There aren’t enough people with the necessary technical qualifications to electrify the economy.

Relative to other means of decarbonisation, electrification benefits from a large existing skilled workforce and a variety of measures and infrastructure that are already in place to help address future skills and capacity needs.

Decarbonisation will reshape the economy and, with it, the skills required of the workforce. The skills needed for electrification are, in general, not new, but match those of the roughly 1.8 million European professionals already employed by electrical contractors. Indeed, 1 in every 134 existing workers is employed in this sector. This makes meeting the labour needs of the energy transition far easier and it ensures that even genuinely ‘new’ jobs can be filled by upskilling the existing workforce. It also helps that the training infrastructure required is likely already in place since workers in the sector are trained in a variety of institutions that include both electro-technical schools and tertiary education institutions.

This is not to say that the current workforce is, by itself, sufficient – more workers and new combinations of skills will be needed – but here too, the sector is already preparing itself for the future. In 2020, new European sectoral skill alliances were launched to support the skills needed for both the electro-mobility battery industry and digitalisation in the energy value chain. In addition, several national electrical contractors’ associations are already working in cooperation with education agencies and employment institutions to improve paths into the sector. This includes ZVEH in Germany, which is working to reform vocational education and training paths into the sector, and FFIE and SERCE in France, which are engaged in a multi-stakeholder initiative to adapt the relevant qualifications to meet future skills needs.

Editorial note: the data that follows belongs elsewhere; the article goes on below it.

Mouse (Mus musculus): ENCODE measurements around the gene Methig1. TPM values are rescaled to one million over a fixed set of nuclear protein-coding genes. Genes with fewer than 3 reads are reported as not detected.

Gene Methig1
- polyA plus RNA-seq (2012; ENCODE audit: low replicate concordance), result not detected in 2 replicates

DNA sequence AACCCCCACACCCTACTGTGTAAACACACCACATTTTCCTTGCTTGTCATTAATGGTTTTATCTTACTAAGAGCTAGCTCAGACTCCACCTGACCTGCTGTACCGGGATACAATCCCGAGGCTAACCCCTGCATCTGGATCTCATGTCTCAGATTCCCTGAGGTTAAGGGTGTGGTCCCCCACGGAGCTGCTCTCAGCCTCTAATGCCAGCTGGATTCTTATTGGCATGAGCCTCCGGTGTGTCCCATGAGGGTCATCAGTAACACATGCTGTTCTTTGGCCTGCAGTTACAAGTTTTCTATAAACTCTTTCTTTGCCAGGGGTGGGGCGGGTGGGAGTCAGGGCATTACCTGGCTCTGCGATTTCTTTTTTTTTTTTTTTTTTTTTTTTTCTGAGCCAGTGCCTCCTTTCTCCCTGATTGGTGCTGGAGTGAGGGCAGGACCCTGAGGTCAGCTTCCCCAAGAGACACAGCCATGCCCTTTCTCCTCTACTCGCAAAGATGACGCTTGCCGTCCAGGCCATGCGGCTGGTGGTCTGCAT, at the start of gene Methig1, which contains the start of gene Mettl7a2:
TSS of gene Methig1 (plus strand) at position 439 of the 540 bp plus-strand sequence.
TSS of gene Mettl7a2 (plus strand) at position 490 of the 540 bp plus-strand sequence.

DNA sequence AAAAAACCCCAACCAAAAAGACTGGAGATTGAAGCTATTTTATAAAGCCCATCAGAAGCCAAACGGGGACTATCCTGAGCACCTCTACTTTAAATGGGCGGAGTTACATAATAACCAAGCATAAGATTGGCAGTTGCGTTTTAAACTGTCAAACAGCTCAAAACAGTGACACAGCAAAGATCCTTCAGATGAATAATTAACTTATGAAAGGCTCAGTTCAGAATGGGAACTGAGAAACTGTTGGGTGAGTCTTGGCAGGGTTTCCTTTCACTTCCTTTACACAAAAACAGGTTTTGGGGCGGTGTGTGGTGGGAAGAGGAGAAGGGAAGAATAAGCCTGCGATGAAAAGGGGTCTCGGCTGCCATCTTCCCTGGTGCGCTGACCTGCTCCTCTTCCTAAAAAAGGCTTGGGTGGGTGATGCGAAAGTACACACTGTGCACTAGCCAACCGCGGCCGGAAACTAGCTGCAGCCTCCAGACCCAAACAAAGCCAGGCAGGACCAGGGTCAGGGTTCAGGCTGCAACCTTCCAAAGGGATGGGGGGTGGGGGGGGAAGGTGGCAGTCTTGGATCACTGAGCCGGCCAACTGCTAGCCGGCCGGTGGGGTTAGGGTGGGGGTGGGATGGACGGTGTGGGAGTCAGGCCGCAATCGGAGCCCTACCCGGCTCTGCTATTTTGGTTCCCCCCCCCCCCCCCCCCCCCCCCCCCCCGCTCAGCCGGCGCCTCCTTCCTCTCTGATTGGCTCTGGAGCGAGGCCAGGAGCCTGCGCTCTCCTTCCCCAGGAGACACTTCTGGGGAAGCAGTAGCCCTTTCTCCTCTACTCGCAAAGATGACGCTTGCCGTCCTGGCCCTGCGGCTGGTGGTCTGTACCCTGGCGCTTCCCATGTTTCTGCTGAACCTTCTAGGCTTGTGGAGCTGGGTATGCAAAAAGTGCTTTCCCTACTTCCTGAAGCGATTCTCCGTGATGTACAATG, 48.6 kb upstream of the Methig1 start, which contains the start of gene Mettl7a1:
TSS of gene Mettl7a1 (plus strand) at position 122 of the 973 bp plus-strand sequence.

EuropeOn, “A Snapshot of the Electrical Contracting Sector in Europe,” 2019, 3,

European Commission, “Blueprint for Sectoral Cooperation on Skills - Employment, Social Affairs & Inclusion - European Commission,” accessed April 14, 2020,